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Oceans

Ocean currents

An animation of ocean currentsAn animation of ocean currentsClick to play video The ocean waters move about the globe in great “rivers” called ocean currents. Surface currents have a big effect on the world’s climates. They make polar regions milder and the tropics cooler. Surface currents are driven by the winds and move in roughly circular patterns, called gyres. These go round in a clockwise direction in the Northern Hemisphere and anticlockwise in the Southern Hemisphere. 

A map of the world's ocean currents A map of the world's ocean currents

Surface and deepwater currentsSurface and deepwater currents

Deepwater currents

There are two kinds of ocean currents: surface currents, which are swept along by the wind, and deepwater currents, which are driven by differences in density (the colder and saltier the water is, the greater its density).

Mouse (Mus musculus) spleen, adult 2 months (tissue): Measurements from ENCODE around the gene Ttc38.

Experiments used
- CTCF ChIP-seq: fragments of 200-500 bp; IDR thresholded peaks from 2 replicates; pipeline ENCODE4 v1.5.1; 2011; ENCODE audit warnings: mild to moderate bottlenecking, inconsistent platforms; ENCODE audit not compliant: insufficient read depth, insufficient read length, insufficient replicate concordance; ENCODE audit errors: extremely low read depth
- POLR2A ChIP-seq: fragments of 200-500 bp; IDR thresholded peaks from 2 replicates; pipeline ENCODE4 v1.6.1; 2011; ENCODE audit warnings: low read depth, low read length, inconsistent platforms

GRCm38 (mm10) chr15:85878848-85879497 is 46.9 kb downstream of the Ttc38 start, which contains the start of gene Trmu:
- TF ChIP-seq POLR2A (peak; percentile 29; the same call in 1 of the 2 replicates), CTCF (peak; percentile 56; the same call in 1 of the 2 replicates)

Palm trees growing on the northwest coast of ScotlandPalm trees growing on the northwest coast of Scotland

Warm and cold

Warmed by the Sun, surface waters flow in currents from the tropics towards the poles, while cold currents move in to take their place. In the Atlantic Ocean, there is a warm current flowing northeast from the Gulf of Mexico as far as the coast of Norway in northern Europe. Called the Gulf Stream, it brings mild, wet weather to northwestern Europe.

Every few years, ocean currents in the Pacific Ocean change about. Warm water moves eastwards towards South America. Called El Niño (“The Child”), it cuts off the food supply for the local fish, and causes droughts and storms.



Friendly FloateesFriendly Floatees

Friendly Floatees

El Niño is Spanish for "the child" and refers to the infant Jesus, because the occasional warming in the Pacific Ocean off South America occurs around Christmas.

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